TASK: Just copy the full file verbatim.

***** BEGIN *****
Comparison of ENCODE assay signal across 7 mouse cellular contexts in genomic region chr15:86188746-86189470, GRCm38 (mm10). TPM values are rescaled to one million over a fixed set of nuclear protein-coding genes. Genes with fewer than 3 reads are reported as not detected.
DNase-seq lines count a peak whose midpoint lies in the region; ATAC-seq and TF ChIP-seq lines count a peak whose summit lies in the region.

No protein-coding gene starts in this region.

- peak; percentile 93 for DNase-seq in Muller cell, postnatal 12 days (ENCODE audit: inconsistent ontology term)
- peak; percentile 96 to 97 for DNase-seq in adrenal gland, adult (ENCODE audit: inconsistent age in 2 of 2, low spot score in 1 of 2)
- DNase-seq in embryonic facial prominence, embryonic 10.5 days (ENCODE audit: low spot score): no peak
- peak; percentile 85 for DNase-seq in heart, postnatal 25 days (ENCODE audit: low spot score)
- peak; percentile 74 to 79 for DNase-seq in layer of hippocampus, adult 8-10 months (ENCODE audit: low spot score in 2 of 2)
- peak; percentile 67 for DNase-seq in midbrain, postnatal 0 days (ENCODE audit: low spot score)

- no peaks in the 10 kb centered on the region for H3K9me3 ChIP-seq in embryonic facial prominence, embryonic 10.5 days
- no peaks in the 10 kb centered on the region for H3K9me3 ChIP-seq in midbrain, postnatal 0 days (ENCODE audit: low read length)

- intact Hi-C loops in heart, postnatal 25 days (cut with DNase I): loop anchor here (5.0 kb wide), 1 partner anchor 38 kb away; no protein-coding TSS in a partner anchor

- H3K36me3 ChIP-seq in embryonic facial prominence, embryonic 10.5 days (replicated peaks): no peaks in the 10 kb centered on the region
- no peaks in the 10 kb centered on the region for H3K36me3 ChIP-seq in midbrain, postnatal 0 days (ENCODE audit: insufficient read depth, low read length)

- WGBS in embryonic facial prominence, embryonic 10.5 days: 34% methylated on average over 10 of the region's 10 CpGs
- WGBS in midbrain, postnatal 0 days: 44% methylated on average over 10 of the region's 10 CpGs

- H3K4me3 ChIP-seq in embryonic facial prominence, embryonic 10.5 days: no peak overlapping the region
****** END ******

Comparison of ENCODE assay signal across 7 mouse cellular contexts in genomic region chr15:86188746-86189470, GRCm38 (mm10). TPM values are rescaled to one million over a fixed set of nuclear protein-coding genes. Genes with fewer than 3 reads are reported as not detected.
DNase-seq lines count a peak whose midpoint lies in the region; ATAC-seq and TF ChIP-seq lines count a peak whose summit lies in the region.

No protein-coding gene starts in this region.

- peak; percentile 93 for DNase-seq in Muller cell, postnatal 12 days (ENCODE audit: inconsistent ontology term)
- peak; percentile 96 to 97 for DNase-seq in adrenal gland, adult (ENCODE audit: inconsistent age in 2 of 2, low spot score in 1 of 2)
- DNase-seq in embryonic facial prominence, embryonic 10.5 days (ENCODE audit: low spot score): no peak
- peak; percentile 85 for DNase-seq in heart, postnatal 25 days (ENCODE audit: low spot score)
- peak; percentile 74 to 79 for DNase-seq in layer of hippocampus, adult 8-10 months (ENCODE audit: low spot score in 2 of 2)
- peak; percentile 67 for DNase-seq in midbrain, postnatal 0 days (ENCODE audit: low spot score)

- no peaks in the 10 kb centered on the region for H3K9me3 ChIP-seq in embryonic facial prominence, embryonic 10.5 days
- no peaks in the 10 kb centered on the region for H3K9me3 ChIP-seq in midbrain, postnatal 0 days (ENCODE audit: low read length)

- intact Hi-C loops in heart, postnatal 25 days (cut with DNase I): loop anchor here (5.0 kb wide), 1 partner anchor 38 kb away; no protein-coding TSS in a partner anchor

- H3K36me3 ChIP-seq in embryonic facial prominence, embryonic 10.5 days (replicated peaks): no peaks in the 10 kb centered on the region
- no peaks in the 10 kb centered on the region for H3K36me3 ChIP-seq in midbrain, postnatal 0 days (ENCODE audit: insufficient read depth, low read length)

- WGBS in embryonic facial prominence, embryonic 10.5 days: 34% methylated on average over 10 of the region's 10 CpGs
- WGBS in midbrain, postnatal 0 days: 44% methylated on average over 10 of the region's 10 CpGs

- H3K4me3 ChIP-seq in embryonic facial prominence, embryonic 10.5 days: no peak overlapping the region